News24

Brazil expands conservation areas

2012-06-06 21:38

Brasilia - Brazil announced on Tuesday it planned to protect an additional 10 000km² of land and pledged not to let economic woes stop it from implementing other measures to protect the environment.

According to the Environment Ministry, the country's total surface area under preservation - including reservations for indigenous people - would increase to 770 000km² under decrees signed by President Dilma Rousseff just days before the start of Rio+20, a United Nations summit on sustainable development in Rio de Janeiro.

"Brazil accounts for 75% of all protected environmental zones created in the world since 2003," Rousseff said.

The head of state, who recently opposed a partial veto of a controversial law reducing the protection of the Amazon rainforest, also announced that 6 418km² of land was deforested in 2011, down from a peak of 27 000km² in 2004.

"More than 80% of the Amazon's original vegetation remains intact and between 2004 and 2011 the rate of deforestation dropped by 78%," Rousseff noted.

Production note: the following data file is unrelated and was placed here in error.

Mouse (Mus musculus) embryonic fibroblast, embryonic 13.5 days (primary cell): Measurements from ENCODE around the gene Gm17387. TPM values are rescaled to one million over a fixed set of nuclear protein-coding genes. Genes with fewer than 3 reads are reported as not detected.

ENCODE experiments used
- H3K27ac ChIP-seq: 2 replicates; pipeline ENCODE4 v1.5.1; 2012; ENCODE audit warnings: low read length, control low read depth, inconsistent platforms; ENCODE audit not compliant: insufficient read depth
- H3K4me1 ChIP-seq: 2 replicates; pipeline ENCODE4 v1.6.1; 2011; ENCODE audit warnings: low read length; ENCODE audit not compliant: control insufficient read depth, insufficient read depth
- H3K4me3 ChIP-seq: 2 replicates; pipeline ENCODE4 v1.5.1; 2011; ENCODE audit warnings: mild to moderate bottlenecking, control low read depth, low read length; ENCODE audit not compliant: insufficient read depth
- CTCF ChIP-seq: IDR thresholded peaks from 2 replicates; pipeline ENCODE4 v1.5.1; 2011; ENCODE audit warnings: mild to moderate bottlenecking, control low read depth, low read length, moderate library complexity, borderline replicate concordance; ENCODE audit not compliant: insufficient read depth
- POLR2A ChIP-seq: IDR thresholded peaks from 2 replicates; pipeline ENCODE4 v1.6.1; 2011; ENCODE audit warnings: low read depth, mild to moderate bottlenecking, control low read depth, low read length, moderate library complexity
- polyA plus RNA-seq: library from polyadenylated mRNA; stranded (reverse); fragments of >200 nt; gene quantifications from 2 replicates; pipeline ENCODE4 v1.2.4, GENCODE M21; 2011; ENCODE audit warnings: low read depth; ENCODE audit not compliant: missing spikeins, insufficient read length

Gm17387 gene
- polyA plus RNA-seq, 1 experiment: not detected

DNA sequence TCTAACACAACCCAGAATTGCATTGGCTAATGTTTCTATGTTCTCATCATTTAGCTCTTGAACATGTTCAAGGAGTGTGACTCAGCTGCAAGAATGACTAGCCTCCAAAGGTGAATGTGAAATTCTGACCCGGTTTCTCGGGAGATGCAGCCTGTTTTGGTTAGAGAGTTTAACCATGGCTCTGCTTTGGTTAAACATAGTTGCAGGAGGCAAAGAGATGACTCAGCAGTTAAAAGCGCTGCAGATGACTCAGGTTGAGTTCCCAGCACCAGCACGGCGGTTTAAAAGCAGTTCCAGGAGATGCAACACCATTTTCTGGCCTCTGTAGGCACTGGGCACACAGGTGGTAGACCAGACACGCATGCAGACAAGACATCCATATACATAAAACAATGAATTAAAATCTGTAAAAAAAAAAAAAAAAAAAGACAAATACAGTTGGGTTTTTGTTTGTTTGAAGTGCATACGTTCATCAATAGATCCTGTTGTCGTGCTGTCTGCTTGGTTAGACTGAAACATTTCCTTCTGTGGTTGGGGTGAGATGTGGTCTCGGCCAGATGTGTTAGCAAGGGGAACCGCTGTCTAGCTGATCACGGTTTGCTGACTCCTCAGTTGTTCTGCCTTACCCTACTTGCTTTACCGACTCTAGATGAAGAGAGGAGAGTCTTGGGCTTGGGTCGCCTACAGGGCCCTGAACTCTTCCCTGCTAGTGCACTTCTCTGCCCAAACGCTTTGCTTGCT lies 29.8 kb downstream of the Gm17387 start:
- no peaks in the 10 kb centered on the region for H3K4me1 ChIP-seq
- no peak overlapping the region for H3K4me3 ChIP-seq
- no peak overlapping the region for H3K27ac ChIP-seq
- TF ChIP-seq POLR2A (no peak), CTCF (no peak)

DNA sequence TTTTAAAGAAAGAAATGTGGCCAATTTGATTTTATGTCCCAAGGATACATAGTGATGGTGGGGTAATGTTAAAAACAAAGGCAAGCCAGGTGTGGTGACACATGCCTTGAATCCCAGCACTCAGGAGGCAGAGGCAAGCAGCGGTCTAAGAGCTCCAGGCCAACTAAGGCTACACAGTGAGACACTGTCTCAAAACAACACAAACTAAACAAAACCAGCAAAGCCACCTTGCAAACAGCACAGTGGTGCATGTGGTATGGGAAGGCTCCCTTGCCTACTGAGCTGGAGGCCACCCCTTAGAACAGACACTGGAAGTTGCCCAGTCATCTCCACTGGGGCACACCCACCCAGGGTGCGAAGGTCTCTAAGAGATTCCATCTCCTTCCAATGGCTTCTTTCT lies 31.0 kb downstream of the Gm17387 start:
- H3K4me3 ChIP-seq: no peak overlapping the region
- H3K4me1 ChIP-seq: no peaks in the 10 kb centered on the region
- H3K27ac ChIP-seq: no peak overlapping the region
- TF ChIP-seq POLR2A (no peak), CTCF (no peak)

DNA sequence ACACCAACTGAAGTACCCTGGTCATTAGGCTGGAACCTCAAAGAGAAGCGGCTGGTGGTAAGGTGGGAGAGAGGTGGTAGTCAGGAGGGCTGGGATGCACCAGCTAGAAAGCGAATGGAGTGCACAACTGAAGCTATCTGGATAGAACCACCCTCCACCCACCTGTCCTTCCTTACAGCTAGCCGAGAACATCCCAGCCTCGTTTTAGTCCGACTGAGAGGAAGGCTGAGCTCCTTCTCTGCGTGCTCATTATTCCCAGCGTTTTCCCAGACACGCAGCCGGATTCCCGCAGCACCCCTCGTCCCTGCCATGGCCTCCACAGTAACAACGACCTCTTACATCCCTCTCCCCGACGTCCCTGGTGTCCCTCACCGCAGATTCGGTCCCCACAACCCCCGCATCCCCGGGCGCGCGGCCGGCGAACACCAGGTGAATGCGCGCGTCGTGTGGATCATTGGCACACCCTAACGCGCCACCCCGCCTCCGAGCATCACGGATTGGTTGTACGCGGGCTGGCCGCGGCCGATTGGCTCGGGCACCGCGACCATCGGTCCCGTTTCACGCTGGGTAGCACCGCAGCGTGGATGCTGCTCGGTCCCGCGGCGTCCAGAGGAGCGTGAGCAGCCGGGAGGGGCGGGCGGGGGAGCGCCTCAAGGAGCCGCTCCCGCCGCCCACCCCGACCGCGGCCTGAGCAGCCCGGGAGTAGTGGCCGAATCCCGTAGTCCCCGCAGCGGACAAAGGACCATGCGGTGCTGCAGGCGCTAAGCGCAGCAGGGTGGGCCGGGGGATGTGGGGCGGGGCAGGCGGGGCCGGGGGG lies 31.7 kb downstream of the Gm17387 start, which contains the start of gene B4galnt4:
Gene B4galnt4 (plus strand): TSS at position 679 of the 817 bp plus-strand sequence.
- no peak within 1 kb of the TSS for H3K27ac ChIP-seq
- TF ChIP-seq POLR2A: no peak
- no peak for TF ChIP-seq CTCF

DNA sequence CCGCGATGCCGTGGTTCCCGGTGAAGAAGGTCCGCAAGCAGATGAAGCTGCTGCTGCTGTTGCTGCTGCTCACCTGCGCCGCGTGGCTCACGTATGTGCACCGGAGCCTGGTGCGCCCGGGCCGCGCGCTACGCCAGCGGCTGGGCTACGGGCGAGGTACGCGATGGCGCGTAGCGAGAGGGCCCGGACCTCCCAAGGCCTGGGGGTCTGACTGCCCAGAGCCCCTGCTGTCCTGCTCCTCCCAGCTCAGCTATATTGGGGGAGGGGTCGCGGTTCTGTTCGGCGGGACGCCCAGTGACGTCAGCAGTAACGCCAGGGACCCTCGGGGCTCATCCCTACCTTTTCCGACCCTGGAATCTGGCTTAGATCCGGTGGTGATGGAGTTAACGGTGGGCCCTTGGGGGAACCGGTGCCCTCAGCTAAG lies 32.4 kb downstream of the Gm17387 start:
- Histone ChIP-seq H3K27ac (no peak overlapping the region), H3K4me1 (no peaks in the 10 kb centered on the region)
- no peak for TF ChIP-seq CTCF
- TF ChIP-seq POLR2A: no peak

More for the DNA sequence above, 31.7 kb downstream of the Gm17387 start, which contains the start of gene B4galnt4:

Speaking on World Environment Day, she also stressed that economic problems should not serve as a pretext to abandon efforts to safeguard the planet.

"The crisis can't be an argument to suspend measures to protect the environment, much as it can't be an argument to suspend policies of social inclusion," Rousseff said.

Brazil admitted last month it was unlikely to meet a 2012 growth forecast of 4.5% over concerns in the eurozone, and the government has announced a fresh stimulus package in a bid to reverse the recent slowdown.

More than 100 heads of state and tens of thousands of participants from governments, the private sector and NGOs will converge on Rio de Janeiro 20-22 June for the Rio+20 United Nations Conference on Sustainable Development.